• Hera and its asteroid target. Credits: OHB
  • Hera scans DART’s impact crater. Credits: ESA. Image taken from the video "Hera: ESA’s Planetary Defence Mission".

Space Safety

Once NASA's DART mission impacted Dimorphos, a new space mission called Hera will return to Didymos binary system in December 2026 to study carefully the effects of DART's impact, and measure the physico-chemical properties of both asteroids. The mission will also test a myriad of new technologies: from testing autonomous navigation around an asteroid up to operating instruments under low gravity proximity operations. Hera will be the first probe to rendezvous with a binary asteroid system to test and develop Planetary Defence goals.

Examining the first test of asteroid deflection

Hera is a European Space Agency (ESA) mission that will visit the binary asteroid Didymos to map Didymos and Dimorphos at high resolution at the same time it makes several technological demonstrations under low-gravity conditions. As an example, it is planned to use CubeSat technologies to collect complementary information on this binary asteroid. The main goal of Hera is obtaining clues on the nature and structure of both asteroids in order to use that knowledge to mitigate future encounters with hazardous asteroids.

The relevance of Hera also lies in the fact that the effects of DART’s impact on the binary system require to be quantified carefully. After the impact, Dimorphos orbital period was shortened in 33 minutes, but the physical reasons behind such an historic result need a more comprehensive compilation of the physico-chemical and surface properties of Dimorphos. We know that the target asteroid was a rubble pile, but many aspects on the nature and inner structure of this potentially hazardous asteroid remain to be quantified. This is why ESA is building Hera: to study the impact crater and its consequences on Dimorphos, and the Didymos system as a whole. Likewise, Hera will be able to assess its shape and structure with precision, at the same time that it will bring state-of-the-art instrumentation to characterise its composition, structure and nature.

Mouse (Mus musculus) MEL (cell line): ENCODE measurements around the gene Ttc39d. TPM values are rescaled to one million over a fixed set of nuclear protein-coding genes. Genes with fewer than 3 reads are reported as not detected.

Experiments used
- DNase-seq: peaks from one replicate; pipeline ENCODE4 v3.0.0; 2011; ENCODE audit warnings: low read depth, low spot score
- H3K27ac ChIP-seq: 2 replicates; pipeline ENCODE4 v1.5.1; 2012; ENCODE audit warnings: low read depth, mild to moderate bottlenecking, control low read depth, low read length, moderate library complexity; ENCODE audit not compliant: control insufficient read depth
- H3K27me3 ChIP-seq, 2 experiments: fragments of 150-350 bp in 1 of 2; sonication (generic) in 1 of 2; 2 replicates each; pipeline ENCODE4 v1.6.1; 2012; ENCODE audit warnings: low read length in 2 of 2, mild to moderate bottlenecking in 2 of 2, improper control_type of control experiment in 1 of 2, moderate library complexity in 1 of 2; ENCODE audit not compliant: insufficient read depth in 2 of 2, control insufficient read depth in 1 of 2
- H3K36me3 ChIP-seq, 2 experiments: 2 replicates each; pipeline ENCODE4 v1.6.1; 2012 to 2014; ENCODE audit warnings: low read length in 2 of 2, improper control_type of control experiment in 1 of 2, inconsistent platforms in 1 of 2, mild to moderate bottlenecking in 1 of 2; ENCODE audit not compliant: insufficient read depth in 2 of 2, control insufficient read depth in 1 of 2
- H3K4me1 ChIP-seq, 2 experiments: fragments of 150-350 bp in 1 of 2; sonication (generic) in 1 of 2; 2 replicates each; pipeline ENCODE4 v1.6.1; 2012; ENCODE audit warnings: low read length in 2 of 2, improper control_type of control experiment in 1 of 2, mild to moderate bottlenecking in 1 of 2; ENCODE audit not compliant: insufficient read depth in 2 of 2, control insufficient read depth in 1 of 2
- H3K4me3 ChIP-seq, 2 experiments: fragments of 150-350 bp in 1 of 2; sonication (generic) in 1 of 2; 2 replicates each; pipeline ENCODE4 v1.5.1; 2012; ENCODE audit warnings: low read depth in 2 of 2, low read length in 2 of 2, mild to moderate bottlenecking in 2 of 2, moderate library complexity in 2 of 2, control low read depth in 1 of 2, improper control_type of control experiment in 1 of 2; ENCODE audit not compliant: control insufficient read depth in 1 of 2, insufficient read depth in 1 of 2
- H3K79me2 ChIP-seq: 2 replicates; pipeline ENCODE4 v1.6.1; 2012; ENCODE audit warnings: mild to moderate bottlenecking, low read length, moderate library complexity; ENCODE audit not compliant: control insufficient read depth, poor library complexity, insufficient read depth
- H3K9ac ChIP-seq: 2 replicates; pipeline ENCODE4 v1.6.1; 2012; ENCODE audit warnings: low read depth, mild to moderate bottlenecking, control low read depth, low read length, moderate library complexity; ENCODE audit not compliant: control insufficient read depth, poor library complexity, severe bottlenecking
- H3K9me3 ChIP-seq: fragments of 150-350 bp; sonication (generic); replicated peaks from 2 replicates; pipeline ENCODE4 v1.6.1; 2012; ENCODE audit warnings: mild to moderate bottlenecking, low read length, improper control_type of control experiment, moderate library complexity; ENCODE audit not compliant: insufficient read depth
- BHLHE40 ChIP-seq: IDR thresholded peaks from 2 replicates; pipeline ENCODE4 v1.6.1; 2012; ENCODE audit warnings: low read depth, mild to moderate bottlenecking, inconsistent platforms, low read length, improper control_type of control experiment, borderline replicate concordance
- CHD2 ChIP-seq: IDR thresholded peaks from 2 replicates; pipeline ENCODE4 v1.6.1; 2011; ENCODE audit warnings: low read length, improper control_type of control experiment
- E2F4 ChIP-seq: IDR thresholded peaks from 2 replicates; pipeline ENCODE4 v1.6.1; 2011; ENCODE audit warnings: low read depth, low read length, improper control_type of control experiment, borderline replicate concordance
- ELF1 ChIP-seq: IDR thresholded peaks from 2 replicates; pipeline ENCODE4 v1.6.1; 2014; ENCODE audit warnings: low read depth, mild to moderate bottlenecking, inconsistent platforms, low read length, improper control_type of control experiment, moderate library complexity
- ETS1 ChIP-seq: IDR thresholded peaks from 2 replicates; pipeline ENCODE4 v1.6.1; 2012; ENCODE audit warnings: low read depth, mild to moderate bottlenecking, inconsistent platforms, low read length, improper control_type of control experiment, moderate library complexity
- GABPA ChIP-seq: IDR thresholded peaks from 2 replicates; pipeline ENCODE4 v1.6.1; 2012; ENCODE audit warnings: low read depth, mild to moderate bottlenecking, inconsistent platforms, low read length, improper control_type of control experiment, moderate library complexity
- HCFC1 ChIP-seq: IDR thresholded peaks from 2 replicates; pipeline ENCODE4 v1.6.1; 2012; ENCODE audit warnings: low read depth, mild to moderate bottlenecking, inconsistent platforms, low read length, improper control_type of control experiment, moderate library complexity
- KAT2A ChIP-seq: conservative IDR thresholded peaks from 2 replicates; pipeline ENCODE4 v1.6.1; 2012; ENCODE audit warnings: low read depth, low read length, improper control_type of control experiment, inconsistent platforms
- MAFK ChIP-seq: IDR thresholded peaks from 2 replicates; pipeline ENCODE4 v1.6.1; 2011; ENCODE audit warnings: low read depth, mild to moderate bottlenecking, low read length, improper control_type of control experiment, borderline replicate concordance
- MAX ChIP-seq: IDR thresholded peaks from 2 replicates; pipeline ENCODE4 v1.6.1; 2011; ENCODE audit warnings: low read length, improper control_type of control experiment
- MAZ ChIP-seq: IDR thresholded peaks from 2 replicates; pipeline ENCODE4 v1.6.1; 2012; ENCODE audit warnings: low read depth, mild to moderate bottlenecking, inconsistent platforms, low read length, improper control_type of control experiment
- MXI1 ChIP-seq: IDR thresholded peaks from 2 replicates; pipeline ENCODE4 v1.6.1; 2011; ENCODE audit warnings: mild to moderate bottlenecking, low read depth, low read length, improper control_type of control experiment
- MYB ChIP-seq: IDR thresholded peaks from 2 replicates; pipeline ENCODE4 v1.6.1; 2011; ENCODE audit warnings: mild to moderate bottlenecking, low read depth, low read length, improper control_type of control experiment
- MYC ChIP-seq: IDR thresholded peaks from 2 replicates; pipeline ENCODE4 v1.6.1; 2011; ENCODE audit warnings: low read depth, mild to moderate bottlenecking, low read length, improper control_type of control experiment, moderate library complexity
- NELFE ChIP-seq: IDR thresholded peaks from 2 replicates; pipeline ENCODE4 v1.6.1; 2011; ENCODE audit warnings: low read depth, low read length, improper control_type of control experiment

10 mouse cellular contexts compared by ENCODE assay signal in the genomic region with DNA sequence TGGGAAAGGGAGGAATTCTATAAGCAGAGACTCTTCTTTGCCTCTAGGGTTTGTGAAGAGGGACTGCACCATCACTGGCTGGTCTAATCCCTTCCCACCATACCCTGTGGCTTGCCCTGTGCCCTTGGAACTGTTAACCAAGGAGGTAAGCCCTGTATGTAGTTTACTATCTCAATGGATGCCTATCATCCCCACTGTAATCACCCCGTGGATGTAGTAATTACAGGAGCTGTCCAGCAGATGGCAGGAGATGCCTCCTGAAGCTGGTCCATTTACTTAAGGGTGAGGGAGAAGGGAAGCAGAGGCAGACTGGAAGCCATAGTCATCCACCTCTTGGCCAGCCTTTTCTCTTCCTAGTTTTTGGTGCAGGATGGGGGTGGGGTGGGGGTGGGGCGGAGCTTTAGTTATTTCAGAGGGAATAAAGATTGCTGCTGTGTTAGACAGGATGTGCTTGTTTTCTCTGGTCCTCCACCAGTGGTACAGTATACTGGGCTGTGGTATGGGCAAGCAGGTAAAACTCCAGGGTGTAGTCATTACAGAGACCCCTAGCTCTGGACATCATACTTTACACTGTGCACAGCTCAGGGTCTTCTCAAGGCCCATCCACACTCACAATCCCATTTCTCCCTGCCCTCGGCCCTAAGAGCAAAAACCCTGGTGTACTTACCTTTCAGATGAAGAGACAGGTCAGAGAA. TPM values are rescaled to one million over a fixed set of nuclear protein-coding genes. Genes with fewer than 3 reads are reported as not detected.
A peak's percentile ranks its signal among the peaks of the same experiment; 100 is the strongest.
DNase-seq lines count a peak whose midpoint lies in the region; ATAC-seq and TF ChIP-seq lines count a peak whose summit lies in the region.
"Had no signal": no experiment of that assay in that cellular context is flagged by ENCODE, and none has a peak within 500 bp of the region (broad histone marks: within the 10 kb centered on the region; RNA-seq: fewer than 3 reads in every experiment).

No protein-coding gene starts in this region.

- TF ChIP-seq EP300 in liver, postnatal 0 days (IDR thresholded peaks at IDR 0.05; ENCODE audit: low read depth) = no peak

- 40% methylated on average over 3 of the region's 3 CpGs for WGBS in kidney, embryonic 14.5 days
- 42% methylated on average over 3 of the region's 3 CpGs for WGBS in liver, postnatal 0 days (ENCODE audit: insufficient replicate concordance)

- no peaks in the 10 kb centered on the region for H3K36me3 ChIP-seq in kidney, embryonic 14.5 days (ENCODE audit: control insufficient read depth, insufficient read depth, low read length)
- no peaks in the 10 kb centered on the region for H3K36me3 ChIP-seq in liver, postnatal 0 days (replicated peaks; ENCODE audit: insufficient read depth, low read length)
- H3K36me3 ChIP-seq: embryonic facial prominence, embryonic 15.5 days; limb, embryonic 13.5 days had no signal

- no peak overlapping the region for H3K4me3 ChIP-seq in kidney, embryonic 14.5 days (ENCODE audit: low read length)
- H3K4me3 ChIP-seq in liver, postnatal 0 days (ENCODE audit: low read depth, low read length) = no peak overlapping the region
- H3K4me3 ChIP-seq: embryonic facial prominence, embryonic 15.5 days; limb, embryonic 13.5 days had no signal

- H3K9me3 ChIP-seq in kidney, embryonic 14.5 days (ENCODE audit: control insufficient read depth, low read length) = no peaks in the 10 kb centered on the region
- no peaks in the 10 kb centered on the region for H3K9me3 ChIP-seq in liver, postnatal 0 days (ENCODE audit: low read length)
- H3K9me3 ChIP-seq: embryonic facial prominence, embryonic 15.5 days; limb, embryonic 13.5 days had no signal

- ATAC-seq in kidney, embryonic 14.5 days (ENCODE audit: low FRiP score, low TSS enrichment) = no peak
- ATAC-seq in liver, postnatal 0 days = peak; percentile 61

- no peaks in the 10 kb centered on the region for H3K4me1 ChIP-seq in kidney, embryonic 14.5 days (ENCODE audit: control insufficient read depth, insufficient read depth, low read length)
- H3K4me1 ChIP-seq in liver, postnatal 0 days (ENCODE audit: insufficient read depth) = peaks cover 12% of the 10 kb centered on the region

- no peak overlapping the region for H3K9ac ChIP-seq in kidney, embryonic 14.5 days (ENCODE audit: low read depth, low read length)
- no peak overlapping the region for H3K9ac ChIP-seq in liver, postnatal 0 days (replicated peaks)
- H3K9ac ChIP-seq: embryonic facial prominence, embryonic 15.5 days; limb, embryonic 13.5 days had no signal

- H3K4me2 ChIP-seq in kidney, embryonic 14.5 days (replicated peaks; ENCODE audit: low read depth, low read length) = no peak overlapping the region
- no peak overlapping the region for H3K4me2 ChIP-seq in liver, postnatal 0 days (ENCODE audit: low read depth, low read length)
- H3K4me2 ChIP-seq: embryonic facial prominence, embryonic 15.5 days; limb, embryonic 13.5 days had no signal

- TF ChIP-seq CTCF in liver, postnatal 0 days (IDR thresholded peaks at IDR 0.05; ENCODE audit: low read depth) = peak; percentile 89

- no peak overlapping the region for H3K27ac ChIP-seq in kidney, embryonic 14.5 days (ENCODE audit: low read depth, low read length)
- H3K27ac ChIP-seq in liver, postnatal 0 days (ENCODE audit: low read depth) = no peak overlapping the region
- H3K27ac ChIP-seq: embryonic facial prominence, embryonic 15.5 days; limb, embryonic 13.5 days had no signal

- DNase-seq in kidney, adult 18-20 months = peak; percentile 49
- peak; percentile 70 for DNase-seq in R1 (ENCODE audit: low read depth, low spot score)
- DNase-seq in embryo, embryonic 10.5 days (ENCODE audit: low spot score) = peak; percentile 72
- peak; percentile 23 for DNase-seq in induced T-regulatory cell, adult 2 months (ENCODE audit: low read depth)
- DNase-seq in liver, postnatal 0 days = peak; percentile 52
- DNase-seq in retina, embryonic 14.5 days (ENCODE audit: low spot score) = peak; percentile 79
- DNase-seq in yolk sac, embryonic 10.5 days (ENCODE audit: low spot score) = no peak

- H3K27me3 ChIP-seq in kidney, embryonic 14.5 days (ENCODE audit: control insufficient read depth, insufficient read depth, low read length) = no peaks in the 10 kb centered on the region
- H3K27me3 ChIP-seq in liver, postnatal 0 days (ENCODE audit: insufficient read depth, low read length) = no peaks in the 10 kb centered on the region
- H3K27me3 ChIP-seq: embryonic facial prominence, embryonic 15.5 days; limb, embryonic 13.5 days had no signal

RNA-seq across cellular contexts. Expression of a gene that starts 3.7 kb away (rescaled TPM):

Dimorphos (seen right), the small moon of the binary asteroid Didymos (seen left), while ESA’s Hera spacecraft takes a close-up survey of the crater. Credits: ESA-Science Office

ICE-CSIC's participation

As part of the Investigation Team we are performing spectroscopic laboratory studies of chondritic meteorites and other physical and mineralogical experiments to infer the physico-chemical properties of the two rubble pile asteroids forming the Didymos system. Our laboratory experiments have demonstrated that ordinary chondrites are excellent laboratory proxies of the rock-forming materials of both asteroids forming the Didymos system.

Hera mission will characterise the inner structure and surface of both asteroids, allowing significant scientific results on the collisional processing of these asteroids, an aspect with relevant know-how in our institute. Being exposed to interplanetary space during aeons, asteroid materials are affected by thermal changes, extreme irradiation fluxes and continuous impacts with meteoroids. The flux of metre-sized projectiles also excavates large craters, contributing to the so-called collisional gardening that alters the primordial surface mineralogy. Over time the surfaces are eroded by these projectiles and become formed by brecciated materials that contain implanted foreign clasts. Over time all these space weathering processes change the physico-chemical properties of hazardous asteroids, including their reflectance behaviours, as Chelyabinsk meteorite exemplified. Then, our laboratory studies of the reflectance spectra of a diversity of chondritic meteorites is useful in the interpretation of DART observations. The multidisciplinary nature of the research group on Meteorites, Minor Bodies and Planetary Sciences lead by Dr. Trigo-Rodríguez will contribute to get a better understanding of the challenging properties that Potentially Hazardous Asteroids have, and we hope it gives clues to improve and develop new mitigation strategies.


Senior institute member involved

Meet the senior researcher who leads our participation in the DART mission.

  • Josep M. Trigo-Rodríguez

    Josep M. Trigo-Rodríguez

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